I’m just curious if you have any advice on starting college funds for kids. I have two boys (nearly 5 and 2), and we are most likely going to be putting them in Christian school. How can we afford to put them in Christian school (which in our area is around $4,000 a year for elementary) and save for college. Do you think it’s a parent’s responsibility to pay for college? I know starting now will help with compounded interest, etc. but our monthly contribution will be quite small. I’m just wondering what advice you have for this major financial goal! -Angela
To answer your question directly, you really need to set priorities. If it is more important for your child to get an education at a Christian school now in elementary school then, say, go to an expensive college after he or she graduates, then you save for the elementary education and pray he or she receives scholarships and has great summer or part-time jobs to supplement and get by. It has been done many times and can be a great learning and character building experience.
You can always save what you can for college, but do not guilt yourself (or let others guilt you) into thinking you need to do more if you are doing all you can and you are setting your priorities as you feel led to do.
Besides saving for one’s house, saving for a child’s college is probably the most costly expense a family will face. And to many, not going to college is simply not an option. Because this is such an important aspect of a family’s financial plan, both Congress and state legislatures have set up special savings arrangements just for educational expenses. I am just now in the process of looking into these options for our children.
I believe that parents should help out if they can, but the child should also seek to help offset the costs of college whether it be through their accumulated savings, through working through college, through scholarships or through a combination of some of all these things. We’ve decided we do not want to be “boxed in” to only using any savings that we may accumulate for college or vocational training expenses as we want to have the option for the savings to also be able to be used for small business development or for a down payment on a house.
Because of this, we are looking into opening what is known in our state as a Uniform Transfers to Minors Act custodial account. In this account, any money saved is actually considered to be an asset of the minor child and we, as the parents, are merely custodians of the money for the child. Once the child reaches the age of majority, here 21, he or she will then receive the full account.
This has its drawbacks, as we do not know if that child will be mature or wise enough to handle anything coming their way, but by that time they will be adults and will be responsible for their own actions. It is my responsibility now while they are young to teach them and put them in the position where they will be wise stewards once that time arrives.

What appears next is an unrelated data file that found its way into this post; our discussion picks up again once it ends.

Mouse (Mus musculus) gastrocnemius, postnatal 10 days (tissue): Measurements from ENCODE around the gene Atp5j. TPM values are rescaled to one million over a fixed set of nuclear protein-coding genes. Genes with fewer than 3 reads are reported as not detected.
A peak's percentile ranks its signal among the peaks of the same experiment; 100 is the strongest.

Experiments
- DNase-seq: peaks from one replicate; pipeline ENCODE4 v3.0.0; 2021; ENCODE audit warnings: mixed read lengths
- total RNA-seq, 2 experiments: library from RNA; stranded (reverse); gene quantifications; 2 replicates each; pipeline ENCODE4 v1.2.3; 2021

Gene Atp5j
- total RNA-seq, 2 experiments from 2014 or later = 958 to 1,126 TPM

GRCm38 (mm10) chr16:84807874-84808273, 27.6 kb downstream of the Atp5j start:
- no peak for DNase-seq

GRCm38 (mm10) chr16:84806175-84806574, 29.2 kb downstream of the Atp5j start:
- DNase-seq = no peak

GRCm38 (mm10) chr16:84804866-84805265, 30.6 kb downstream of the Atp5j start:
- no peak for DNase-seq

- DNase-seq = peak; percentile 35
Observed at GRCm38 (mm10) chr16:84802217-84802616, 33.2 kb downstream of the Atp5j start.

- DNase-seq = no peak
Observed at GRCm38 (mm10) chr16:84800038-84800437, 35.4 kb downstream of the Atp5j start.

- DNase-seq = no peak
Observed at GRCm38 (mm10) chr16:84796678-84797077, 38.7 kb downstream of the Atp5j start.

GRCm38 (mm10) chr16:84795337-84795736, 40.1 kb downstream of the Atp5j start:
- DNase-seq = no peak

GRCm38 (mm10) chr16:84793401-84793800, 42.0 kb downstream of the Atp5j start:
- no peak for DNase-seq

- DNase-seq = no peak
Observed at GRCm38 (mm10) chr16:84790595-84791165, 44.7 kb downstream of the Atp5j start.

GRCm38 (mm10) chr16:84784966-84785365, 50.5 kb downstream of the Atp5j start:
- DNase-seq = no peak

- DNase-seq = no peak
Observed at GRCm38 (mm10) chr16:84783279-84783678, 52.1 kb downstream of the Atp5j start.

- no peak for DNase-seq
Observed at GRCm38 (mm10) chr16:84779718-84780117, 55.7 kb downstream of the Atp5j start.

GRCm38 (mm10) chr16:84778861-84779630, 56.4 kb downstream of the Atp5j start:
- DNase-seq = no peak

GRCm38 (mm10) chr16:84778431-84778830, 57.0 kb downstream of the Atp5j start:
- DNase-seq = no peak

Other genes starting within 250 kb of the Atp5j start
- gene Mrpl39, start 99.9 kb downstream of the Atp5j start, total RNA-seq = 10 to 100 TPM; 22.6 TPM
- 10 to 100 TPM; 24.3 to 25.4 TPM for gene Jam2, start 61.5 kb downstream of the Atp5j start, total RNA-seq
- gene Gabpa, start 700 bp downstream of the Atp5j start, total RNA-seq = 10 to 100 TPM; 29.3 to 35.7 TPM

The other drawback to these accounts is that they are not treated as favorably for tax purposes as, say, Educational Savings Accounts or 529 plans. Nonetheless, that is the price you pay for flexibility.
As I said, there are several other options available for qualified educational expenses (see this link for what constitutes such an expense). These include the individual state-sponsored 529 college savings plans, the pre-paid 529 plans and the Coverdell Educational Savings Accounts (ESA).
From my research, anyone can open a 529 plan, regardless of income. There are even some 529 plans that allow residents from another state to participate in them. It is my understanding that the plan is preset in terms of diversification of investments to track the age of the child and to change investment holdings to get more conservative as the child gets older. With a Coverdell ESA (at least for 2011) you can save up to $2,000 per year per child pre-tax if you make less than $220,000 married filing jointly and any unused balances may be used by eligible siblings. This is definitely a good option if you have little ones and time on your side.
This is only meant to scrape the surface on these accounts. I am sure that many of you out there have already researched these out thoroughly and can explain some of the actual nuts and bolts of how the accounts work from personal experience. I would be interested in hearing what has worked for you. If you had to do things all over again, would you do the same thing?
Jesse Paine is a licensed attorney who owns his own law firm. He’s married to Crystal and is the numbers nerd of the MoneySavingMom.com team! If you have a question you’d like him to answer in a future column, you can submit it here.
The content of this column intended for informational use only and is not to be construed as providing legal, investing, accounting or other professional advice. Your situation is factually specific and you should accordingly seek qualified professional counsel concerning your specific legal, investing or accounting needs.